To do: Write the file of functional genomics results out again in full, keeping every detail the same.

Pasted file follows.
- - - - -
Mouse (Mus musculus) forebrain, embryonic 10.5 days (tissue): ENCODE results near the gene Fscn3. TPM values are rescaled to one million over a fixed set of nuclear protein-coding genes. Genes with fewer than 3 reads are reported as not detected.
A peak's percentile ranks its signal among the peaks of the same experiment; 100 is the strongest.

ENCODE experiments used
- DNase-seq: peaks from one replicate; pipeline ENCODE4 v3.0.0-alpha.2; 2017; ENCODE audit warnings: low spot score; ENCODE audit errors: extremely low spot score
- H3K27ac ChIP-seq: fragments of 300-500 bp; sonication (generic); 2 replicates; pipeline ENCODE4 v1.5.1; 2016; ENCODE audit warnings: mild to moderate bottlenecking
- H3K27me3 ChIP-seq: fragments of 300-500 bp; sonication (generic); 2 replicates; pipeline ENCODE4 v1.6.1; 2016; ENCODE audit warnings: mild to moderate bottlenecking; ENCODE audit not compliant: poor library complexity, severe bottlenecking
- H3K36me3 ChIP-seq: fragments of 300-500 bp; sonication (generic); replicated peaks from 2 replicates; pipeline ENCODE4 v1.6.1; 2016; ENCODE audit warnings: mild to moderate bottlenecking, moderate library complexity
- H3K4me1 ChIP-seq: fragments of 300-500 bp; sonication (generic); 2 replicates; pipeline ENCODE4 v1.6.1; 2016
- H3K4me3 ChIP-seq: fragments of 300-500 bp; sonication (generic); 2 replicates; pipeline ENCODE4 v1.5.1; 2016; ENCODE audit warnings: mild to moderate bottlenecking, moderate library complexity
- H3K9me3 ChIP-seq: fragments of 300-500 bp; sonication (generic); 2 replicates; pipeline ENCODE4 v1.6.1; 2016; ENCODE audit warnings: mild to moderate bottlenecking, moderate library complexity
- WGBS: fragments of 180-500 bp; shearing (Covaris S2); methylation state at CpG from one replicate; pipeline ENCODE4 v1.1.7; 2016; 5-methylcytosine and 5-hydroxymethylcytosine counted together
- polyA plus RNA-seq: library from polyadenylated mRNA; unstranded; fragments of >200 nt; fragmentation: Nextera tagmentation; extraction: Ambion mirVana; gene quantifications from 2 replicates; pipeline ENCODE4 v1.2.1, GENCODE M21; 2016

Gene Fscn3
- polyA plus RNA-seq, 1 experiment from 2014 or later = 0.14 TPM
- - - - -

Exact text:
Mouse (Mus musculus) forebrain, embryonic 10.5 days (tissue): ENCODE results near the gene Fscn3. TPM values are rescaled to one million over a fixed set of nuclear protein-coding genes. Genes with fewer than 3 reads are reported as not detected.
A peak's percentile ranks its signal among the peaks of the same experiment; 100 is the strongest.

ENCODE experiments used
- DNase-seq: peaks from one replicate; pipeline ENCODE4 v3.0.0-alpha.2; 2017; ENCODE audit warnings: low spot score; ENCODE audit errors: extremely low spot score
- H3K27ac ChIP-seq: fragments of 300-500 bp; sonication (generic); 2 replicates; pipeline ENCODE4 v1.5.1; 2016; ENCODE audit warnings: mild to moderate bottlenecking
- H3K27me3 ChIP-seq: fragments of 300-500 bp; sonication (generic); 2 replicates; pipeline ENCODE4 v1.6.1; 2016; ENCODE audit warnings: mild to moderate bottlenecking; ENCODE audit not compliant: poor library complexity, severe bottlenecking
- H3K36me3 ChIP-seq: fragments of 300-500 bp; sonication (generic); replicated peaks from 2 replicates; pipeline ENCODE4 v1.6.1; 2016; ENCODE audit warnings: mild to moderate bottlenecking, moderate library complexity
- H3K4me1 ChIP-seq: fragments of 300-500 bp; sonication (generic); 2 replicates; pipeline ENCODE4 v1.6.1; 2016
- H3K4me3 ChIP-seq: fragments of 300-500 bp; sonication (generic); 2 replicates; pipeline ENCODE4 v1.5.1; 2016; ENCODE audit warnings: mild to moderate bottlenecking, moderate library complexity
- H3K9me3 ChIP-seq: fragments of 300-500 bp; sonication (generic); 2 replicates; pipeline ENCODE4 v1.6.1; 2016; ENCODE audit warnings: mild to moderate bottlenecking, moderate library complexity
- WGBS: fragments of 180-500 bp; shearing (Covaris S2); methylation state at CpG from one replicate; pipeline ENCODE4 v1.1.7; 2016; 5-methylcytosine and 5-hydroxymethylcytosine counted together
- polyA plus RNA-seq: library from polyadenylated mRNA; unstranded; fragments of >200 nt; fragmentation: Nextera tagmentation; extraction: Ambion mirVana; gene quantifications from 2 replicates; pipeline ENCODE4 v1.2.1, GENCODE M21; 2016

Gene Fscn3
- polyA plus RNA-seq, 1 experiment from 2014 or later = 0.14 TPM